Symbol of Change

Hi All,

Yep, I know, haven’t been around too much of late. First it was health issues, which in the most part are done and dusted thank goodness and now am flat out painting for upcoming exhibitions which is exciting. Having never participated in the exhibition round it is with some trepidation that I am looking at completed paintings with an analytical eye before making the stultifying decision to overhaul. ‘Purity’ was the first painting pulled out.

I liked the background colour, the delicate flower, and the baby wasn’t too bad either. It was the wings that bugged me and they had to go leaving a gapping vacancy on the canvas. Something had to take their place but what?

On the Tuesday of that week a large black butterfly arrived at our front door. It danced around back and forth, up and down, tantalisingly within reach, near enough to touch.

“Hello, how can I help you?”

At the time I was thinking to myself, “I must be going crackers talking out loud to a butterfly” watching in wonderment as the butterfly came closer. “Whose soul are you?” Popped out of my mouth before I had time to think.

The name came as clearly as if the butterfly had spoken and then to my amazement it turned and flew over the wall into my neighbours garden. Following it,  I walked to their front door, which was open. I could hear Doreen on the phone, and so I waited with the butterfly who sat very still on the leaf softly moving in the breeze next to my leg.

Doreen’s face said it all. Her husband of 51 years had died of cancer only an hour before.

For the purposes of writing this blog, I referred to the wonderful research tool Google where I found this website, http://theawakenedstate.tumblr.com/post/29490724336/the-symbol-of-the-butterfly

This is a précis of what it had to say, which I thought to be rather beautiful

Butterfly, Power Animal, Symbol of Change, The Soul, Creativity, Freedom, Joy and Colour 

Butterfly is the symbol of change, the soul, creativity, freedom, joy and colour. Their power is transformation, shape shifting and soul evolution. They represent the element of air, quickly changing and always on the move gracefully. Butterflies are messengers of the moment and come in a wide array of colours. Studying these colours can help you uncover butterflies message to you. It reminds us not to take things too seriously and to get up and move. They teach us that growth and transformation does not have to be a traumatic experience. It can be joyous.

I went back to my painting, and knew what I wanted to do.

Pastel pinks and mauves were the intention, and decided it was too…… Prissy  So I made up some Magenta and…

Magenta

Love the rich colours and the soft delicacy remains as was the intention. Never the less, will be taking it to have it scrutinised by my tutor Stephen Buntrock of the Gold Coast Art School.

Purity The pastel version

Purity 004 The original

 

 

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About Ellis Burgess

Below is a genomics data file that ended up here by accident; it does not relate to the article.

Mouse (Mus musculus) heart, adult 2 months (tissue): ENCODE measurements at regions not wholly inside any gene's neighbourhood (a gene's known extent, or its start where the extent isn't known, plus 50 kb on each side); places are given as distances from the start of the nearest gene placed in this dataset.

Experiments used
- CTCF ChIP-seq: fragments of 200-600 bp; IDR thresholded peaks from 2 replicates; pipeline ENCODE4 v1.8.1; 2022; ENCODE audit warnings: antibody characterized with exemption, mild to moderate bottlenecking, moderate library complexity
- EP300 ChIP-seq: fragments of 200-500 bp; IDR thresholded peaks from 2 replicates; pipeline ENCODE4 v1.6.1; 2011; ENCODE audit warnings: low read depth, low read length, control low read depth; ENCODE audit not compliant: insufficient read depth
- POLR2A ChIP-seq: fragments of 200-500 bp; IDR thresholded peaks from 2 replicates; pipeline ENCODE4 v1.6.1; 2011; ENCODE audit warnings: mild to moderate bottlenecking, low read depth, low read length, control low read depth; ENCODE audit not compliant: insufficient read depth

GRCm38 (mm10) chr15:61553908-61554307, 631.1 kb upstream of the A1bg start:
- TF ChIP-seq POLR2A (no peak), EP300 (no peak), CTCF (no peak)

A number of people have said that ‘it’ (whatever ‘it’ is) is in Ellis’s genes and to some extent they may be correct. Her grandmother painted and so did her mother. Marge Barley started painting when she was 9 years old and achieved some acclaim in New Zealand. In turn, her mother, Ellis’s Grandmother started much later in life more from compulsion than conscious desire. Ten years ago a well-intentioned friend shoved a paintbrush into Ellis’s clenched fist, forcefully moving her hand between paint pot and paper until it moved of its own volition in a frenetic frenzy attended by a torrent of tears born of bewilderment and frustration, unaware of the wild colour patterning the fury within. Ellis’s mother had passed away three years earlier from Non-Hodgkin’s Lymphoma. From these inauspicious beginnings Ellis began to paint, and for a short time attended classes at the Hamilton Society of Arts in New Zealand. Seven years ago, Ellis and her husband moved to the Gold Coast where she met Stephen Buntrock of the Gold Coast Art School. With his encouragement, painting became more than just something to do. It became a passion. Another passion is dance. Ellis loves the musical synergy of movement, the human form working with rhythm mood and emotion, sensing the freedom as the dancer soars across the floor with effortless ease. Like a lot of little girls, she was sent off to ballet in a somewhat desperate attempt by her grandfather to stop her stomping around the house. Eleven years later Ellis was selected to dance with NZ Ballet Company in a season of the Nutcracker. Did Ellis stop stomping? No. Ballet was to be her life; that was until she met the man of her dreams. Never the less, ballet has featured in much of her adult life by way of teaching and outlets of involvement. Ellis quickly discovered another outlet was painting. She spent a long time pondering on the skill set required to achieve her vision; how to portray the artistry of movement, the musicality and rhythm of dance, and the genius of the human form on canvas. Attempting different techniques, she learnt she is not an illustrator, but a painter who gravitated towards free movement. In her quieter moments Ellis often wonders what her mother would say if she were still here, left only with her paintings languishing against the wall. As an apprentice in the art of painting Ellis hopes the path ahead will be clear, perhaps meander elegantly at her will. Maybe it will broaden out to a huge piazza where she may sit for a long while, then later choose the many paths that transverse the piazza or continue again down the main road.